we’re bone-heavy creatures…keep close

I wrote yesterday in Sunday Life about going retro with my work habits…that I write out things longhand and that I’ve taken to using index cards to map out ideas before sitting down to a computer screen. It gets me closer to my creativity and slows things down to the pace at which I create and think.

By Neil Stewart

So happens I was reading David Malouf’s essay The Happy Life in The Quarterly Essay yesterday. He writes longhand, too. Then types. And he discusses – beautifully –  the idea that part of our unease, our contemporary unhappiness, comes from having so much our life occurring at a speed that our bodies are not aligned with.

He writes that it is integral to our happiness to be curious and to delve and to investigate. And that our bodies are our reference point, to determine direction.

“We start always from the body, and relate all thing back to it.”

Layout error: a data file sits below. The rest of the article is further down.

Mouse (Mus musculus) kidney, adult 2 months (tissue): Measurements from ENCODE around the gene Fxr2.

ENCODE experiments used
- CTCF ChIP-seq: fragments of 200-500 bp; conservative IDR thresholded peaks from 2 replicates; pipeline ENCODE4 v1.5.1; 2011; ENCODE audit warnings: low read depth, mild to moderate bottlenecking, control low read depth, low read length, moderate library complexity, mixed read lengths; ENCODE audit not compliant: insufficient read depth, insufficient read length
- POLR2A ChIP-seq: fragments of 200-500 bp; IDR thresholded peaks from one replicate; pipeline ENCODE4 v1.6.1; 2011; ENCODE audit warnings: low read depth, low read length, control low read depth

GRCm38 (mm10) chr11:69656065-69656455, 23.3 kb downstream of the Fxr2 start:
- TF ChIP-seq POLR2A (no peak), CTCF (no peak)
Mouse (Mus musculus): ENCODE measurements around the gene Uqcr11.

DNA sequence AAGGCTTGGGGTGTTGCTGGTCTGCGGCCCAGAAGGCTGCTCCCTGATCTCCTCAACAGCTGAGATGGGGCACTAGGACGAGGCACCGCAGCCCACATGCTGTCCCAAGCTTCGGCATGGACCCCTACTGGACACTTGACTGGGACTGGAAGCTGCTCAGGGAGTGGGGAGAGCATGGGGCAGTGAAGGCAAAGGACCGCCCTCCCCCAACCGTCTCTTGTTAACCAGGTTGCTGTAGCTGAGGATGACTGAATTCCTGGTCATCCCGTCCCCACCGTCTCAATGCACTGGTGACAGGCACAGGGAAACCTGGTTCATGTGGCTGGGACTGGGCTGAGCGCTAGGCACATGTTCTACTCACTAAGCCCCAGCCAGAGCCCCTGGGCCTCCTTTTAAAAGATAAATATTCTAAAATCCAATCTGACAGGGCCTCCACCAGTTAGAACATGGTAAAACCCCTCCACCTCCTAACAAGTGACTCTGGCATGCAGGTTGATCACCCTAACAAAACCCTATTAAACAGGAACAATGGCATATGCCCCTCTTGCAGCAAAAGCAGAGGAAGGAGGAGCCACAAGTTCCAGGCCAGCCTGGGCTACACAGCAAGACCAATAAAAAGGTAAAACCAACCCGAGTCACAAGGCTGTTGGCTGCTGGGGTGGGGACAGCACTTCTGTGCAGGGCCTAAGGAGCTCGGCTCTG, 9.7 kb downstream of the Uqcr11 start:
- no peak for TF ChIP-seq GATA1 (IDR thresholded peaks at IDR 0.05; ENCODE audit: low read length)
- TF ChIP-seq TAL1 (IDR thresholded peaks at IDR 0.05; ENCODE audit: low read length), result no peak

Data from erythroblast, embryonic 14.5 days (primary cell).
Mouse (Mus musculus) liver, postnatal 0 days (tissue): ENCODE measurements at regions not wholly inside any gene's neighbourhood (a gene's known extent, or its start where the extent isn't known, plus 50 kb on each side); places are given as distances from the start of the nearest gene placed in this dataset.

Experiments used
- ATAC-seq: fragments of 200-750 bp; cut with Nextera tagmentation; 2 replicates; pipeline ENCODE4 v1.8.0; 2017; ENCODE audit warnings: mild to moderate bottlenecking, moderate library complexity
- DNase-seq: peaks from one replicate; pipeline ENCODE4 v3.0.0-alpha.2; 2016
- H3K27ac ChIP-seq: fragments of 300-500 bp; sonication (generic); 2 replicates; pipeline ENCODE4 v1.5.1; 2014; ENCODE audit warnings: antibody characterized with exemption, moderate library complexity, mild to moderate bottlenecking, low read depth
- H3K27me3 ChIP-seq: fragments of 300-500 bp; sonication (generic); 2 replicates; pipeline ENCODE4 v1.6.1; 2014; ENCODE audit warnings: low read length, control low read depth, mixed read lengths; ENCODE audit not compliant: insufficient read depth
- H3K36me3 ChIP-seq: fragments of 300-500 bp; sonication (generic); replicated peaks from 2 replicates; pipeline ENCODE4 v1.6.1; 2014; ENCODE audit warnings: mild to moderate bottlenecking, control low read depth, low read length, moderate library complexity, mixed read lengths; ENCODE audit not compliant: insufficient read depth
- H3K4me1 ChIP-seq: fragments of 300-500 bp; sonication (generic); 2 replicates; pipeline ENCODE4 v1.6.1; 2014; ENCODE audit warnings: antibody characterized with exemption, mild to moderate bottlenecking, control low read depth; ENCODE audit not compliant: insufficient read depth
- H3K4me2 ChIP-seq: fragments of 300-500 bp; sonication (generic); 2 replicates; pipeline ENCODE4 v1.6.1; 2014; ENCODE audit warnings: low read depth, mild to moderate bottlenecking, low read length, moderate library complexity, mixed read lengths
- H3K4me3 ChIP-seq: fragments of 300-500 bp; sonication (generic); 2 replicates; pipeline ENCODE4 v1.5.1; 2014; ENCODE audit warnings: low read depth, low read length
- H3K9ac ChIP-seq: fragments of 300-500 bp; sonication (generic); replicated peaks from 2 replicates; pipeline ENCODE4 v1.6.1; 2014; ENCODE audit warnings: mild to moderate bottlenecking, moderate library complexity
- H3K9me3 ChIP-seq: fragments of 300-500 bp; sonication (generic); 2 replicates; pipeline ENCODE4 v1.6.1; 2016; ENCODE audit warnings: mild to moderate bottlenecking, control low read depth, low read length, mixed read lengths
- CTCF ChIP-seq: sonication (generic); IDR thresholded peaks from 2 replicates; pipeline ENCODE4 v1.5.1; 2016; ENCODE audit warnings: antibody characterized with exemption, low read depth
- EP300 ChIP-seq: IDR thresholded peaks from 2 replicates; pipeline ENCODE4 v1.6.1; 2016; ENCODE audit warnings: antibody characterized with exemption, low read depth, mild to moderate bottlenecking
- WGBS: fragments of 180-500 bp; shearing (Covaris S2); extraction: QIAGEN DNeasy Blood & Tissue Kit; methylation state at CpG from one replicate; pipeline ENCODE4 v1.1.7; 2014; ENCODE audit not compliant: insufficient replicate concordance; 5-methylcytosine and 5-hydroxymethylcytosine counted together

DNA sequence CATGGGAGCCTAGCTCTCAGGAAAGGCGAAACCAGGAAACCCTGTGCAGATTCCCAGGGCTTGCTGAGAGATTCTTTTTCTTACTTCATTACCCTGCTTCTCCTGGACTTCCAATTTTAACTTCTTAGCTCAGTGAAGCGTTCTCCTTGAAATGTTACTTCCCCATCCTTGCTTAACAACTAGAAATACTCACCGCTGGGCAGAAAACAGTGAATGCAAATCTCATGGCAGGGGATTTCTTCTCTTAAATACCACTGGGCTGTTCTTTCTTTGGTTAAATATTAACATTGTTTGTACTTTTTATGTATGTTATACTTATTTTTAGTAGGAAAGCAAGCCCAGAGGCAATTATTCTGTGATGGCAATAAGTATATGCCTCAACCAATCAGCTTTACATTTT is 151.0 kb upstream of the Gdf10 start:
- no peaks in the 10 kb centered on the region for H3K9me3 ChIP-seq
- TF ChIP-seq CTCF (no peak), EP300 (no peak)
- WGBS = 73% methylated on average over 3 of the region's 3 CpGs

And indeed everything about our bodies are in relation – think of Vitruvian Man (Da Vinci’s figure that shows every bit of our body is  proportional and symmetrical.)

But life goes so fast now.

“These days we can travel around the globe at hundreds of kilometres an hour and project ourselves into space at several times that speed; but in some part of ourselves we are still bone-heavy creatures tied to the gravitational pull of the Earth, lumbering along as our great-grandfathers did…at four hundred paces, and tiring.”

Yes, and tiring.

The question,  he writes, is:

“whether emotionally, psychologically, we can feel at home in a world whose dimensions so largely exceed …what our bodies can keep in view.”

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